The Civil War, the costliest war in U.S. history in terms of human casualties, caused everyone — from teenage recruits to families...
The Civil War, the costliest war in U.S. history in terms of human casualties, caused everyone — from teenage recruits to families coping with limited resources on the home front — to cope with hardship.
Louisa May Alcott knew that world first hand. Her father, a dreamer, supported the abolition movement and was frequently away from home. Alcott’s novel “Little Women” was about four sisters in Concord, Mass., forced to grow up quickly while their father, a Union chaplain, was at war.
Alcott volunteered in Union hospitals during those dark years, and her sharp observations about the war’s impact on the home front became a runaway best-seller in 1868. It remains in print 140 years later.
Composer Kim Oler and lyricist Alison Hubbard saw its potential to be a musical, and after staged readings and extensive work on the East Coast, linked up with Village Theatre to present “Little Women,” the musical. It transfers to Everett from Issaquah on Friday for a run through May 18 at the Everett Performing Arts Center.
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Bill Forrester’s staging exactly captures the tone of the piece, done as a memory play, with Jo March recalling a decade in the life of the March girls and their mother and father (played by Anne Allgood and Brian Higham).
Sets drop down gracefully as Jo’s mind calls up a scene, from the cosy March household to Parisian ballrooms. It’s a large story, and the musical numbers and reprises closely follow the book, adapted for the stage by Sean Hartley.
Meg (Krystle Armstrong), the oldest March girl, is a dreamer. Jo (Victoria Elem-Huston), the second oldest, is headstrong and tomboyish. Beth (Michaela Koerner), the next one in age, is a homebody and fragile. Amy (Shanna Marie Palmer), the youngest, is charming but self-centered, and at 12 is too young to grasp subtleties in conversation.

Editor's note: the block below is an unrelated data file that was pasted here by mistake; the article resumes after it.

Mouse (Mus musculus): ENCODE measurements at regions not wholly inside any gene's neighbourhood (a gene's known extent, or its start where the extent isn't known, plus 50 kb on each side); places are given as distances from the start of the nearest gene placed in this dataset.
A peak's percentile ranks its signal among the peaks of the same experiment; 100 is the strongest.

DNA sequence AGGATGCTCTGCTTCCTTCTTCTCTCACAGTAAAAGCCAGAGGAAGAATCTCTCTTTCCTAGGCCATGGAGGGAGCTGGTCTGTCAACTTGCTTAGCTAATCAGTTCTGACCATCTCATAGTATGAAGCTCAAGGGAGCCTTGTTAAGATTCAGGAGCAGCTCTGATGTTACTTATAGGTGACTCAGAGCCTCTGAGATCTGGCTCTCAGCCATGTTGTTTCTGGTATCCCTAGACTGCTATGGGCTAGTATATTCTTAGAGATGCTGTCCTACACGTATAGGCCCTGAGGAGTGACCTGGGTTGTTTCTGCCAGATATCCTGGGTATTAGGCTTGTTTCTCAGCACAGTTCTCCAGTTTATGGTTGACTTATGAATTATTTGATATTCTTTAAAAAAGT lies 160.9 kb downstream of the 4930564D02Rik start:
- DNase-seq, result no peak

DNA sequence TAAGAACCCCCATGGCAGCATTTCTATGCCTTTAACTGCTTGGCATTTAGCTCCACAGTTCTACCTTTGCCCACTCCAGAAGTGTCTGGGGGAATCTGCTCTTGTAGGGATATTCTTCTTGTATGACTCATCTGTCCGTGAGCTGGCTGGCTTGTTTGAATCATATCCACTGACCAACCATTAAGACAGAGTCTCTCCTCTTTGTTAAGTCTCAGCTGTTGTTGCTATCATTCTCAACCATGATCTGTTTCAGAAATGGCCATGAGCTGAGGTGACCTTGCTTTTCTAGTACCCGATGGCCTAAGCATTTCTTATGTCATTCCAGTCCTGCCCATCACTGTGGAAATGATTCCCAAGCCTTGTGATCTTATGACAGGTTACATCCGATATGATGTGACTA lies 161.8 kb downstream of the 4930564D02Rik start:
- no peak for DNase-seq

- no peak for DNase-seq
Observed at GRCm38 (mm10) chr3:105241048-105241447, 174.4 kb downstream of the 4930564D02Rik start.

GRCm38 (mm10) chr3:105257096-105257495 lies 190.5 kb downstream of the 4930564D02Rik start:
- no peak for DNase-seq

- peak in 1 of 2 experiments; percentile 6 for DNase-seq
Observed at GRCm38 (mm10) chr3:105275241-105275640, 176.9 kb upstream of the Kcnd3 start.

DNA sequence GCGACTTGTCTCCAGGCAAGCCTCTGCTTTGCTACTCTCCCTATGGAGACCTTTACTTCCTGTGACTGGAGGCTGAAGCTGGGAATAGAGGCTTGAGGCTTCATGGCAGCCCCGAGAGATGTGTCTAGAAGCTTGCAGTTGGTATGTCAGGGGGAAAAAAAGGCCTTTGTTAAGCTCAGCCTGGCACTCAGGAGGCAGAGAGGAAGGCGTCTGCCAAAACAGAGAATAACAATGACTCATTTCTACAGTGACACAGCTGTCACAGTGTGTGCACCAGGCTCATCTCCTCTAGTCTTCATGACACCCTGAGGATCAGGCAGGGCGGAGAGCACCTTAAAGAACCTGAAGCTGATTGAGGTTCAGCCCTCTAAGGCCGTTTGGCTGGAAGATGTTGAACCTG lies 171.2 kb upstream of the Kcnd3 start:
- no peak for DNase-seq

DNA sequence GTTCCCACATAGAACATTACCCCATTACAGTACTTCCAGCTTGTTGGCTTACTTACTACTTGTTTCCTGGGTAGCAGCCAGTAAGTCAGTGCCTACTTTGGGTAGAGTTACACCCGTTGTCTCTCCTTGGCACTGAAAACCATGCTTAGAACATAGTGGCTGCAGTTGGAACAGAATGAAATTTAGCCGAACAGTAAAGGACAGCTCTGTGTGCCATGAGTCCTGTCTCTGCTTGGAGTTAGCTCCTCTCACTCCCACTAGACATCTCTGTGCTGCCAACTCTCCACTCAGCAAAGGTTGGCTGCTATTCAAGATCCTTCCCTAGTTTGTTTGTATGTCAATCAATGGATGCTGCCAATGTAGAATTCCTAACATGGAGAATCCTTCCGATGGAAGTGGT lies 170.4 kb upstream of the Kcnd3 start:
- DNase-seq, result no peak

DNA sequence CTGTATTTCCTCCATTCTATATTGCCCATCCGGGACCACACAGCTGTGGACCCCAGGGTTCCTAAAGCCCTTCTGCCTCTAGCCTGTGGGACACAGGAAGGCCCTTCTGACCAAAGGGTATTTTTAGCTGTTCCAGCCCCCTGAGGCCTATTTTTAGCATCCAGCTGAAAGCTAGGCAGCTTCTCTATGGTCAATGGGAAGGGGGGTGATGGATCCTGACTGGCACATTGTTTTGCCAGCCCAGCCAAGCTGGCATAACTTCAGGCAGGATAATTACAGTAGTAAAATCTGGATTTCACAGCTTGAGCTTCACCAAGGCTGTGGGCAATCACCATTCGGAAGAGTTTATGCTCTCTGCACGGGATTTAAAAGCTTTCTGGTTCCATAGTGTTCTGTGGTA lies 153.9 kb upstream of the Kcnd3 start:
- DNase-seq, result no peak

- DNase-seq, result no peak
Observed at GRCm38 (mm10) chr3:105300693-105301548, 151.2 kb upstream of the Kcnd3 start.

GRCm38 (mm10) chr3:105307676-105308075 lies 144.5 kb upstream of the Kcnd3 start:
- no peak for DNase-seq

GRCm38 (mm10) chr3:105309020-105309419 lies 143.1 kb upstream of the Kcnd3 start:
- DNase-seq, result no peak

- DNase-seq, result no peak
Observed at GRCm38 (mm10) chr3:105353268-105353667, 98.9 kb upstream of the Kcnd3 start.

They grow into young womanhood during the show. “It was fun,” Elem-Huston said, “to focus on being a 15-year-old girl and then feel the transition and move into my actual age group, the mid-20s.”
Though she’s proposed to by Laurie, (Dane Stokinger), her handsome neighbor in Concord, Jo turns down his proposal of marriage and falls in love with a man twice her age, Professor Bhaer (Chad Jennings).
The actress has a comedic and romantic duet with Bhaer called “I’m Not Perfect,” telling him her shortcomings. Other memorable tunes include Jo’s anthem of independence, “There’s a World Out There,” and Marmee’s metaphors for her daughters, “I Have a Garden.”
“They say in musical theater that characters sing when they can no longer speak,” said Elem-Huston.
Diane Wright: 425-745-7815 or firstname.lastname@example.org